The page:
1 What is/are the primary reason(s) for you to make work in the
The primary reason to make work was a nurturing through my parents activities with the Porthcawl and District Art Society’s Summer Exhibitions in the Esplanade Hotel during the 1960’s when the seaside town would host evening lectures from Artists and University Lecturers on colour, psychotherapy, composition, portraiture…Producing art became a method of functioning optimistically within or on the side of society and continues to be so. The existence or not of the coast/beach in my work is always a conscious decision, its push and pull continues to draw me both consciously and subconsciously as does the memory of Sundays which started with church followed by the merry-go-rounding sound and sweet smell of toffee apples, candy floss and pink coconut ice from the funfair that hovered on the back of every fine summer day of that childhood. Optimism and pessimism are close bed fellows at the coast where a good summer can bring so many pleasurable memories, while the sea obeys its own rules of nature taking lives and ripping ships on the rocks in winters storms and summers drag tides, but still the amusement arcades echoed their bingo calls across the town where the church bells merged to ease another day into the continual sunset upon sunset at Rest Bay. It is the ceremonial symbolism of the church where I carried the Incense and the drama of that Sublime constant of the coast merged with the kitsch memorabilia/souvenir of fun fair that still causes me to try and make a piece of work that tries to hold onto a fragment of those memories before they fade forever.
2 What do you intend your work to convey to an audience?
A resonance of place, not of my memories of place, that would be impossible, but of the viewers connected, fragmented equivalents. I hope to make images that resonate optimistically, with pangs of nostalgia and the reality of pain creating a yearning for a place ungraspable but still desired. A place not so much known - but felt, somewhere to stop for a moment and remember.
3 Why do you work in your chosen medium and format?
The work dictates itself, the large scale works have their place in the talk of murals and frescoes while the smaller intimate works are more to do with the ideas around medieval prayer votives or personal books of poems. More recently I have been merging materials and methods of rendering images using both traditional drawing and painting techniques and methods in the same work. This evolves mainly from ideas around Conglomerates that in geological terms are rocks constructed out of fragments of other rocks held in a medium such as clay. The researching of imagery and subject for painting brings so many methods and possibilities to the work, that to break down the multi faceted possibilities would be to deny the richness of experience and possibility to express this fascination with that seen and experienced by the viewer.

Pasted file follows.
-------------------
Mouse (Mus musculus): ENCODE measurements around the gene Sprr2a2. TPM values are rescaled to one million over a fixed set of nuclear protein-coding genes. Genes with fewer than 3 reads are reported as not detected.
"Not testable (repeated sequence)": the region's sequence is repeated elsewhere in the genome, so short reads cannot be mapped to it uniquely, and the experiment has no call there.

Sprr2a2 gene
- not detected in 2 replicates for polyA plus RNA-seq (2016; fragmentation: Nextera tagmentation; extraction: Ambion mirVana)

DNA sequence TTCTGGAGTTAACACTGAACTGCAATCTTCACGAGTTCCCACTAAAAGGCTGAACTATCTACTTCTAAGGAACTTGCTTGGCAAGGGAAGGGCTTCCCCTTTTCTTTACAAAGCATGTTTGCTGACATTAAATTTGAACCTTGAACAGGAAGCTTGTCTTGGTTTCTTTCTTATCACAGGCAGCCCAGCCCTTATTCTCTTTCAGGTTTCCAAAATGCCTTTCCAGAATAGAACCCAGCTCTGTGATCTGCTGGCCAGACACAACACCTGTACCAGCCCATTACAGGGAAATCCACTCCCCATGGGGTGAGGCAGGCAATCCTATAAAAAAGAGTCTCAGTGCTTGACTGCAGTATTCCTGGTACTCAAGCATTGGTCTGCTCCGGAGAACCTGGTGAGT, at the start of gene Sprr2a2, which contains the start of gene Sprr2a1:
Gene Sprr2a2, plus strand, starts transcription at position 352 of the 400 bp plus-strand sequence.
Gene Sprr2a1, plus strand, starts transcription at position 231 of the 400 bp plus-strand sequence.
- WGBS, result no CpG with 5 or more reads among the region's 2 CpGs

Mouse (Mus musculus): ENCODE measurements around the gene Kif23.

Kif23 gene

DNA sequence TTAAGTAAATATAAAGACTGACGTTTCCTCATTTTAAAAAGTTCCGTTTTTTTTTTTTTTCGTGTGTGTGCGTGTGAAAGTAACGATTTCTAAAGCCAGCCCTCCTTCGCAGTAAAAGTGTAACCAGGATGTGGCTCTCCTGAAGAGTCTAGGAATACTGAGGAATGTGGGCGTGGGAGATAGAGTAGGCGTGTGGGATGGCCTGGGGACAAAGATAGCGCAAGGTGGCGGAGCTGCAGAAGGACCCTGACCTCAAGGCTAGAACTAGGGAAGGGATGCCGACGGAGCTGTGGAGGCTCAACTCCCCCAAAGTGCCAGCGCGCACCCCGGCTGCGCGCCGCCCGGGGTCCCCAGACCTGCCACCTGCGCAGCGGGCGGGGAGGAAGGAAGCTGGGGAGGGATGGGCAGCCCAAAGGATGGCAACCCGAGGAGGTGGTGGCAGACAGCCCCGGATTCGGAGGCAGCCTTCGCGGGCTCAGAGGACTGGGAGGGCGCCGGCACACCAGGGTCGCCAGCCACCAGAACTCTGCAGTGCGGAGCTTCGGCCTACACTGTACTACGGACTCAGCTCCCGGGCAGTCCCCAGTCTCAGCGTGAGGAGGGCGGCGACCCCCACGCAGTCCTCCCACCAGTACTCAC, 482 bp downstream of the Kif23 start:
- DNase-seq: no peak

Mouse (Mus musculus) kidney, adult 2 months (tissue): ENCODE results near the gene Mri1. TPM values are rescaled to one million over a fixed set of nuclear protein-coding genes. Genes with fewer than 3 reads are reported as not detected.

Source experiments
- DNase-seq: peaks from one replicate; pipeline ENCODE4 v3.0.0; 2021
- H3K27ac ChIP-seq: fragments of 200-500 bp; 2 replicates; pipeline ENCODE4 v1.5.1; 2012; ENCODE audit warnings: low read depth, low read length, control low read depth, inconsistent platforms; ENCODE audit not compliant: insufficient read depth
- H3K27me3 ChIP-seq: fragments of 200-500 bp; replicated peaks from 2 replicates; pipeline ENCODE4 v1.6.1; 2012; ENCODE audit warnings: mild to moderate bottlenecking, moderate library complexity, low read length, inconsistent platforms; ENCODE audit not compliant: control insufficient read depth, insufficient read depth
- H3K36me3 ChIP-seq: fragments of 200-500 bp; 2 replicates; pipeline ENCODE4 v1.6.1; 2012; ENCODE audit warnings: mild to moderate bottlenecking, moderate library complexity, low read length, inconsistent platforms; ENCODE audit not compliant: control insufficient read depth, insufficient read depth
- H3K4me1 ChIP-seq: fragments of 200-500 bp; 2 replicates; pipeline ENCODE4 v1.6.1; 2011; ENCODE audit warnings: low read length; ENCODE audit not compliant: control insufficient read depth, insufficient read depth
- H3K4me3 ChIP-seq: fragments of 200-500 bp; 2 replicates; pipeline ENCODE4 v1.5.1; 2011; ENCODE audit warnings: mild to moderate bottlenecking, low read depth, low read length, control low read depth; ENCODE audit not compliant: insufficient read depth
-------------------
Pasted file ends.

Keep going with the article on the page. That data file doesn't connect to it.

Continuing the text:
4 Technically speaking how do you go about constructing your work, that is the image or object itself? What devices do you employ?
Most of the imagery and composition is already rendered before approaching the canvas, paper or board in sketchbooks, where the ideas and research are taken from thoughts and words with pencil or pen onto the pages until they begin to resonate back to me. The paintings/drawings are then rendered in a traditional, historic manner using a process of drawing, masking and painting. The works are always reworked in some way through glazes or the adding or taking away of images until the required special atmosphere and balance is achieved.
5 Which period(s)/artists/specific works of art are you influenced by and how directly? How does this manifest in your work?